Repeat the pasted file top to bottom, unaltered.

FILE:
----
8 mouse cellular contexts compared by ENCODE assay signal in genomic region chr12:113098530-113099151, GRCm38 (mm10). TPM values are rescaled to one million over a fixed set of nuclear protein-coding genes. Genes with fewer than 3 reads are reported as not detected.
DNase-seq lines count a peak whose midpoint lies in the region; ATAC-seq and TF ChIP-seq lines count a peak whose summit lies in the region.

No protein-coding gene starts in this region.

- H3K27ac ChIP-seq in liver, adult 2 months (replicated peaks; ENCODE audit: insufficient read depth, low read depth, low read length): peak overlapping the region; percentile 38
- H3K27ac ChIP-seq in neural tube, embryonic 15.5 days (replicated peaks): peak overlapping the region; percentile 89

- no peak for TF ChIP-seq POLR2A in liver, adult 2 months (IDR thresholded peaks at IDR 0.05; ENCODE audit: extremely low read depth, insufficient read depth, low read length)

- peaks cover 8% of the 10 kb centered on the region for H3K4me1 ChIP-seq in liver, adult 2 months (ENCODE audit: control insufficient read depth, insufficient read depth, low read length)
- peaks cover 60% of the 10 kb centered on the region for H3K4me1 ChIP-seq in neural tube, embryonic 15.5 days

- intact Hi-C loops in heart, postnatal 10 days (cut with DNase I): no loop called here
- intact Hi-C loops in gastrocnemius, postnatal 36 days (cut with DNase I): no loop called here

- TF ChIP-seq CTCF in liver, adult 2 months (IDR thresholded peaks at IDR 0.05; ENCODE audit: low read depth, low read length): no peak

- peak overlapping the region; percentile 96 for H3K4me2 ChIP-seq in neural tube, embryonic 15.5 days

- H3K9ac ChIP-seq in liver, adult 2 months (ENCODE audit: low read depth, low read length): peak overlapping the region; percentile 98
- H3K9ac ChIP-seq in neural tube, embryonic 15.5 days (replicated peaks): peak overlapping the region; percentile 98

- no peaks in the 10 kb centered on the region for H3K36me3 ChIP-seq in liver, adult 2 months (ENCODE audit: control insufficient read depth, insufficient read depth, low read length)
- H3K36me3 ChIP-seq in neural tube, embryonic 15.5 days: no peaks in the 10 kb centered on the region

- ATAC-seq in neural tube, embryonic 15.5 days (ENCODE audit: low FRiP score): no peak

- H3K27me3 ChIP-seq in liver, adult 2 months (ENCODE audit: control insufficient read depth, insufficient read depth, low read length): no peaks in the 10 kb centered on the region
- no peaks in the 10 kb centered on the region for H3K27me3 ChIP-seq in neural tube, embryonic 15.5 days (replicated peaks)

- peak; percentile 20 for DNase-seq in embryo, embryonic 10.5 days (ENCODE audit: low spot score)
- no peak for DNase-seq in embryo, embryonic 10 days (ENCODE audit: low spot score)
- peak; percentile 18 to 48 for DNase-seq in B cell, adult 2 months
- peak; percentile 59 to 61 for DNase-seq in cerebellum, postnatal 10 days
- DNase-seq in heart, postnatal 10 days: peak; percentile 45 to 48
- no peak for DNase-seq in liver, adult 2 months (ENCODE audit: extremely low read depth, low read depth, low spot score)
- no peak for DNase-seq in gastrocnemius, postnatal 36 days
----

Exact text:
8 mouse cellular contexts compared by ENCODE assay signal in genomic region chr12:113098530-113099151, GRCm38 (mm10). TPM values are rescaled to one million over a fixed set of nuclear protein-coding genes. Genes with fewer than 3 reads are reported as not detected.
DNase-seq lines count a peak whose midpoint lies in the region; ATAC-seq and TF ChIP-seq lines count a peak whose summit lies in the region.

No protein-coding gene starts in this region.

- H3K27ac ChIP-seq in liver, adult 2 months (replicated peaks; ENCODE audit: insufficient read depth, low read depth, low read length): peak overlapping the region; percentile 38
- H3K27ac ChIP-seq in neural tube, embryonic 15.5 days (replicated peaks): peak overlapping the region; percentile 89

- no peak for TF ChIP-seq POLR2A in liver, adult 2 months (IDR thresholded peaks at IDR 0.05; ENCODE audit: extremely low read depth, insufficient read depth, low read length)

- peaks cover 8% of the 10 kb centered on the region for H3K4me1 ChIP-seq in liver, adult 2 months (ENCODE audit: control insufficient read depth, insufficient read depth, low read length)
- peaks cover 60% of the 10 kb centered on the region for H3K4me1 ChIP-seq in neural tube, embryonic 15.5 days

- intact Hi-C loops in heart, postnatal 10 days (cut with DNase I): no loop called here
- intact Hi-C loops in gastrocnemius, postnatal 36 days (cut with DNase I): no loop called here

- TF ChIP-seq CTCF in liver, adult 2 months (IDR thresholded peaks at IDR 0.05; ENCODE audit: low read depth, low read length): no peak

- peak overlapping the region; percentile 96 for H3K4me2 ChIP-seq in neural tube, embryonic 15.5 days

- H3K9ac ChIP-seq in liver, adult 2 months (ENCODE audit: low read depth, low read length): peak overlapping the region; percentile 98
- H3K9ac ChIP-seq in neural tube, embryonic 15.5 days (replicated peaks): peak overlapping the region; percentile 98

- no peaks in the 10 kb centered on the region for H3K36me3 ChIP-seq in liver, adult 2 months (ENCODE audit: control insufficient read depth, insufficient read depth, low read length)
- H3K36me3 ChIP-seq in neural tube, embryonic 15.5 days: no peaks in the 10 kb centered on the region

- ATAC-seq in neural tube, embryonic 15.5 days (ENCODE audit: low FRiP score): no peak

- H3K27me3 ChIP-seq in liver, adult 2 months (ENCODE audit: control insufficient read depth, insufficient read depth, low read length): no peaks in the 10 kb centered on the region
- no peaks in the 10 kb centered on the region for H3K27me3 ChIP-seq in neural tube, embryonic 15.5 days (replicated peaks)

- peak; percentile 20 for DNase-seq in embryo, embryonic 10.5 days (ENCODE audit: low spot score)
- no peak for DNase-seq in embryo, embryonic 10 days (ENCODE audit: low spot score)
- peak; percentile 18 to 48 for DNase-seq in B cell, adult 2 months
- peak; percentile 59 to 61 for DNase-seq in cerebellum, postnatal 10 days
- DNase-seq in heart, postnatal 10 days: peak; percentile 45 to 48
- no peak for DNase-seq in liver, adult 2 months (ENCODE audit: extremely low read depth, low read depth, low spot score)
- no peak for DNase-seq in gastrocnemius, postnatal 36 days